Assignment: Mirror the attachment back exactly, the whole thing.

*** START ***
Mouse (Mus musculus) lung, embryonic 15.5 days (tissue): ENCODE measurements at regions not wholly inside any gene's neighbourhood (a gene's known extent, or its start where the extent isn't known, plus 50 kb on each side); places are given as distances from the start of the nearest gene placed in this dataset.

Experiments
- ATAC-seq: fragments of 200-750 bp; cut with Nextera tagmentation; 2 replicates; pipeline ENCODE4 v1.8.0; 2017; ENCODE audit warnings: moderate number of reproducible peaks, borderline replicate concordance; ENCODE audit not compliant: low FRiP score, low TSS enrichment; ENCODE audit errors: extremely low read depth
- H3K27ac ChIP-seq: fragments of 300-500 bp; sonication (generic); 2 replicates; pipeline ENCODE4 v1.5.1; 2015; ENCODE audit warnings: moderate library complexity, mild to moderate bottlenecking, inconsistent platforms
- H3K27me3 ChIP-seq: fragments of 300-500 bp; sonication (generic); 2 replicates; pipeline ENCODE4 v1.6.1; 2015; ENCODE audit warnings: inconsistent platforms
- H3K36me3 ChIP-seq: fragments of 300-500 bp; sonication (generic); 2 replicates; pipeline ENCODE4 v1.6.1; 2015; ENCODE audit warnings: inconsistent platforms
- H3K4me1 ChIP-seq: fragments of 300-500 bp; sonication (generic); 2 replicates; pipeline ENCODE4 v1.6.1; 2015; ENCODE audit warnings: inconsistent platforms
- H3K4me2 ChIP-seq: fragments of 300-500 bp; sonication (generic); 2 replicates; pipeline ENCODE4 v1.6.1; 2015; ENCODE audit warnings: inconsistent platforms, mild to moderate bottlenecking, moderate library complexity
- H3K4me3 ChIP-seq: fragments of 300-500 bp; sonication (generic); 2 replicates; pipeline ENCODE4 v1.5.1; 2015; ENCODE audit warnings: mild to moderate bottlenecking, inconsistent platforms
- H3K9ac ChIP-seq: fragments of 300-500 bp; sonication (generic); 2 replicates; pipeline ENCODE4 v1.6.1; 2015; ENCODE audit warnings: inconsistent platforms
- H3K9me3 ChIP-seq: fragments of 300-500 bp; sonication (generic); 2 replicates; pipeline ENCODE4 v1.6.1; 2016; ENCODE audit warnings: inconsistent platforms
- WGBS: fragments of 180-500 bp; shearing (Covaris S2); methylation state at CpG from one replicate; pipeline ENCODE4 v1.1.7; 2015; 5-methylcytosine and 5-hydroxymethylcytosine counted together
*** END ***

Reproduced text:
Mouse (Mus musculus) lung, embryonic 15.5 days (tissue): ENCODE measurements at regions not wholly inside any gene's neighbourhood (a gene's known extent, or its start where the extent isn't known, plus 50 kb on each side); places are given as distances from the start of the nearest gene placed in this dataset.

Experiments
- ATAC-seq: fragments of 200-750 bp; cut with Nextera tagmentation; 2 replicates; pipeline ENCODE4 v1.8.0; 2017; ENCODE audit warnings: moderate number of reproducible peaks, borderline replicate concordance; ENCODE audit not compliant: low FRiP score, low TSS enrichment; ENCODE audit errors: extremely low read depth
- H3K27ac ChIP-seq: fragments of 300-500 bp; sonication (generic); 2 replicates; pipeline ENCODE4 v1.5.1; 2015; ENCODE audit warnings: moderate library complexity, mild to moderate bottlenecking, inconsistent platforms
- H3K27me3 ChIP-seq: fragments of 300-500 bp; sonication (generic); 2 replicates; pipeline ENCODE4 v1.6.1; 2015; ENCODE audit warnings: inconsistent platforms
- H3K36me3 ChIP-seq: fragments of 300-500 bp; sonication (generic); 2 replicates; pipeline ENCODE4 v1.6.1; 2015; ENCODE audit warnings: inconsistent platforms
- H3K4me1 ChIP-seq: fragments of 300-500 bp; sonication (generic); 2 replicates; pipeline ENCODE4 v1.6.1; 2015; ENCODE audit warnings: inconsistent platforms
- H3K4me2 ChIP-seq: fragments of 300-500 bp; sonication (generic); 2 replicates; pipeline ENCODE4 v1.6.1; 2015; ENCODE audit warnings: inconsistent platforms, mild to moderate bottlenecking, moderate library complexity
- H3K4me3 ChIP-seq: fragments of 300-500 bp; sonication (generic); 2 replicates; pipeline ENCODE4 v1.5.1; 2015; ENCODE audit warnings: mild to moderate bottlenecking, inconsistent platforms
- H3K9ac ChIP-seq: fragments of 300-500 bp; sonication (generic); 2 replicates; pipeline ENCODE4 v1.6.1; 2015; ENCODE audit warnings: inconsistent platforms
- H3K9me3 ChIP-seq: fragments of 300-500 bp; sonication (generic); 2 replicates; pipeline ENCODE4 v1.6.1; 2016; ENCODE audit warnings: inconsistent platforms
- WGBS: fragments of 180-500 bp; shearing (Covaris S2); methylation state at CpG from one replicate; pipeline ENCODE4 v1.1.7; 2015; 5-methylcytosine and 5-hydroxymethylcytosine counted together